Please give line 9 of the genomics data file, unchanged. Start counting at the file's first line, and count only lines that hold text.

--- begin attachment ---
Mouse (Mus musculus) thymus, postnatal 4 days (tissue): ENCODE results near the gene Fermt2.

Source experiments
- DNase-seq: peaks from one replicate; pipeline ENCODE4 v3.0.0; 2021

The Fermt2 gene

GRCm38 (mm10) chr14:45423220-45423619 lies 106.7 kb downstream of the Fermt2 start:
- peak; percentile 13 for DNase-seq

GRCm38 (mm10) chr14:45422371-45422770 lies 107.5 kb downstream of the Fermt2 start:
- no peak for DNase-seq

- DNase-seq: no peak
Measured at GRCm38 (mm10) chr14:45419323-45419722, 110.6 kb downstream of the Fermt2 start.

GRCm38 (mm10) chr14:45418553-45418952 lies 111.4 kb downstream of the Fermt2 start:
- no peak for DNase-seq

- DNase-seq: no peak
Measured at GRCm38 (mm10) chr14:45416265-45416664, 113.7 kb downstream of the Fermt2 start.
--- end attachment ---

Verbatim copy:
- DNase-seq: no peak